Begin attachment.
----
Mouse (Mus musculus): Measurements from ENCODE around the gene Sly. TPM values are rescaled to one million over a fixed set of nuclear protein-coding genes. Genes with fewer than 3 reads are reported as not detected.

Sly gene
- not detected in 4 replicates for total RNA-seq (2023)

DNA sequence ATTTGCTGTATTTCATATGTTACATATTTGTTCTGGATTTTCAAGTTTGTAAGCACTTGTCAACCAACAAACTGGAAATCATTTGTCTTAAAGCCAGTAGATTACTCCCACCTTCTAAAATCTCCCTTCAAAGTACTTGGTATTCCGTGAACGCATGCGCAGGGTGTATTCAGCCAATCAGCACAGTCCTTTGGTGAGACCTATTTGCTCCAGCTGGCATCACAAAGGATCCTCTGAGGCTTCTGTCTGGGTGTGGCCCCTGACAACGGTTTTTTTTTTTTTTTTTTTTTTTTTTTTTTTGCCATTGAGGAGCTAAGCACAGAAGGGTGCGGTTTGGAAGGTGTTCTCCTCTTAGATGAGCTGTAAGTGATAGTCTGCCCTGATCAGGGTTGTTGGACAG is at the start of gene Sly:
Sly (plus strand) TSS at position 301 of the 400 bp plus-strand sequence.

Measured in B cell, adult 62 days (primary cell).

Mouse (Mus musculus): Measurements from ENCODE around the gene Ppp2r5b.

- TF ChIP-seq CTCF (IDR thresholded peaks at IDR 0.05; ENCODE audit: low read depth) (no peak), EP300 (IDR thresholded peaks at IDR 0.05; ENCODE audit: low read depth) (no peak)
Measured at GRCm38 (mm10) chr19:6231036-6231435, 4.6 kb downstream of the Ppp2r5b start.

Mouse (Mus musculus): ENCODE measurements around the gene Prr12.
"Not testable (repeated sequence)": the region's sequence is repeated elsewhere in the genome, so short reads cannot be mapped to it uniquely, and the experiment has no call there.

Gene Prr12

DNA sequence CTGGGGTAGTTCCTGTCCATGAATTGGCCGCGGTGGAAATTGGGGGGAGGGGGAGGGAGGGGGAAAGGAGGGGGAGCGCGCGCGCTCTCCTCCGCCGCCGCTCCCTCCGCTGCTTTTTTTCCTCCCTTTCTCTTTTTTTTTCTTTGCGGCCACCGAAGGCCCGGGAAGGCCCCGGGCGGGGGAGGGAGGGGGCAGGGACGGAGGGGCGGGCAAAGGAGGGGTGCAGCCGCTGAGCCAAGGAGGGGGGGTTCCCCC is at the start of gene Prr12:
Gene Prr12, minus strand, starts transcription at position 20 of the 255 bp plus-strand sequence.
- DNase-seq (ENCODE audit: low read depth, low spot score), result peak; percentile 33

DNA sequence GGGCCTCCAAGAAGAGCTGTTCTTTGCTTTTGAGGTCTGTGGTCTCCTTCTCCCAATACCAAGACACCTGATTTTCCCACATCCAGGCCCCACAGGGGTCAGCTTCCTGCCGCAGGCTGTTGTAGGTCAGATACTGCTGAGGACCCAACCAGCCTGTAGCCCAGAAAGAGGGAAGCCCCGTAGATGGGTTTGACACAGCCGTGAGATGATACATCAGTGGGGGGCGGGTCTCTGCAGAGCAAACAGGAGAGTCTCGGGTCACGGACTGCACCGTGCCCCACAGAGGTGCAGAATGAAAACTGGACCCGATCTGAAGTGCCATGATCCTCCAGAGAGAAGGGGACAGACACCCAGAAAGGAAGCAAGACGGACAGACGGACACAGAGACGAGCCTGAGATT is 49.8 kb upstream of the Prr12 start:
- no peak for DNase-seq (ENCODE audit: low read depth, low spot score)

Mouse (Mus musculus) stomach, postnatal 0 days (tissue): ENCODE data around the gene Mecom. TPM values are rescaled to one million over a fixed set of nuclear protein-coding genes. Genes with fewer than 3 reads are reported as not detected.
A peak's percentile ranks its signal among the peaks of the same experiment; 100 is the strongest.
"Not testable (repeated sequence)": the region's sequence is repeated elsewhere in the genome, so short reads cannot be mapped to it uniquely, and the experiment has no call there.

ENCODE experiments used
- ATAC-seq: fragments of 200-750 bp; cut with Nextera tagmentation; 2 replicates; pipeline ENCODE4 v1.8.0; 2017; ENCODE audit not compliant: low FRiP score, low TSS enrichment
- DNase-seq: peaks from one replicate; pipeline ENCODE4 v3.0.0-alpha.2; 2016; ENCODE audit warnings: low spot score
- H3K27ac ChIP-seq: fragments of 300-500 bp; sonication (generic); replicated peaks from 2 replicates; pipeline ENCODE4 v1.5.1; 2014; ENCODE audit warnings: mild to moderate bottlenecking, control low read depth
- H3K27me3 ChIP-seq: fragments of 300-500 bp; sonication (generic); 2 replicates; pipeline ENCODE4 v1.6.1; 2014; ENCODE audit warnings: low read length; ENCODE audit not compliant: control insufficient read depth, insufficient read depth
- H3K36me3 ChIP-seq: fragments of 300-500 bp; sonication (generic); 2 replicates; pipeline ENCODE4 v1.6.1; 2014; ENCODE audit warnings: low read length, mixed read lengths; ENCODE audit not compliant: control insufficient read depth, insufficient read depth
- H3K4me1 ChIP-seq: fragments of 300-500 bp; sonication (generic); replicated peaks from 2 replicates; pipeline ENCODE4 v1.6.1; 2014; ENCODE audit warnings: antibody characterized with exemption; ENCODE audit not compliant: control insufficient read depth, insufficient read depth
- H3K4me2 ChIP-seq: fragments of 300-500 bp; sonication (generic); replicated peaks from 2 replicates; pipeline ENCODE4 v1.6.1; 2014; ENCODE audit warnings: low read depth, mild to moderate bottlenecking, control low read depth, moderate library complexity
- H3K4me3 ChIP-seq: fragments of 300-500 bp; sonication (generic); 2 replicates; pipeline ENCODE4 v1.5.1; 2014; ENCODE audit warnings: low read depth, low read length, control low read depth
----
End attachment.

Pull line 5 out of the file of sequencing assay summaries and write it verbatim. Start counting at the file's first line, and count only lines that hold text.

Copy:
Sly (plus strand) TSS at position 301 of the 400 bp plus-strand sequence.